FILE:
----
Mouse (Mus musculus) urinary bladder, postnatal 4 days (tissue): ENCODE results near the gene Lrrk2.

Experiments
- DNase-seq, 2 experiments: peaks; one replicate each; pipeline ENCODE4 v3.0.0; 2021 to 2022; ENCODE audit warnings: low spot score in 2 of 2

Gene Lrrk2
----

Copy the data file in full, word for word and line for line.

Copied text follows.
Mouse (Mus musculus) urinary bladder, postnatal 4 days (tissue): ENCODE results near the gene Lrrk2.

Experiments
- DNase-seq, 2 experiments: peaks; one replicate each; pipeline ENCODE4 v3.0.0; 2021 to 2022; ENCODE audit warnings: low spot score in 2 of 2

Gene Lrrk2